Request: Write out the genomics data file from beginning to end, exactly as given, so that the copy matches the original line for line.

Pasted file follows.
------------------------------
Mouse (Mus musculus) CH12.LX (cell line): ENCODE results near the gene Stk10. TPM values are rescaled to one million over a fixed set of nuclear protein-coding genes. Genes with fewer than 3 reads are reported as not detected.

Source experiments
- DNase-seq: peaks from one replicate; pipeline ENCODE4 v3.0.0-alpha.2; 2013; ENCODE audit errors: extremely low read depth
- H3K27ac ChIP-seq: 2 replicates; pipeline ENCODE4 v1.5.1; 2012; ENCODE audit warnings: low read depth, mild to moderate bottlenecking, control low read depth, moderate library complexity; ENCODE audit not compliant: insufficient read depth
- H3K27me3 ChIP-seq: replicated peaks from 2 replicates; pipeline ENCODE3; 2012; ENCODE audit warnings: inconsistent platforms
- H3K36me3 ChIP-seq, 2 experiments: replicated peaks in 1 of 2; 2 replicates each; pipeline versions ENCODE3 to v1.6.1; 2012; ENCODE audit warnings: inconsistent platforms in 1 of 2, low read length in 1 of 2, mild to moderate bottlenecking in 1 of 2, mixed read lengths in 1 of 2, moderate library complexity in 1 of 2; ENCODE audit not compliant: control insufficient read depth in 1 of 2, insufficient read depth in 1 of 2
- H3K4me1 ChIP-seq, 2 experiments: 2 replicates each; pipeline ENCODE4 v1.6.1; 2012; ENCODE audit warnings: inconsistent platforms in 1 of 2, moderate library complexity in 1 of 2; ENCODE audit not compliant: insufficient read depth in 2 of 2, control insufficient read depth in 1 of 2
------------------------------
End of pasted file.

Mouse (Mus musculus) CH12.LX (cell line): ENCODE results near the gene Stk10. TPM values are rescaled to one million over a fixed set of nuclear protein-coding genes. Genes with fewer than 3 reads are reported as not detected.

Source experiments
- DNase-seq: peaks from one replicate; pipeline ENCODE4 v3.0.0-alpha.2; 2013; ENCODE audit errors: extremely low read depth
- H3K27ac ChIP-seq: 2 replicates; pipeline ENCODE4 v1.5.1; 2012; ENCODE audit warnings: low read depth, mild to moderate bottlenecking, control low read depth, moderate library complexity; ENCODE audit not compliant: insufficient read depth
- H3K27me3 ChIP-seq: replicated peaks from 2 replicates; pipeline ENCODE3; 2012; ENCODE audit warnings: inconsistent platforms
- H3K36me3 ChIP-seq, 2 experiments: replicated peaks in 1 of 2; 2 replicates each; pipeline versions ENCODE3 to v1.6.1; 2012; ENCODE audit warnings: inconsistent platforms in 1 of 2, low read length in 1 of 2, mild to moderate bottlenecking in 1 of 2, mixed read lengths in 1 of 2, moderate library complexity in 1 of 2; ENCODE audit not compliant: control insufficient read depth in 1 of 2, insufficient read depth in 1 of 2
- H3K4me1 ChIP-seq, 2 experiments: 2 replicates each; pipeline ENCODE4 v1.6.1; 2012; ENCODE audit warnings: inconsistent platforms in 1 of 2, moderate library complexity in 1 of 2; ENCODE audit not compliant: insufficient read depth in 2 of 2, control insufficient read depth in 1 of 2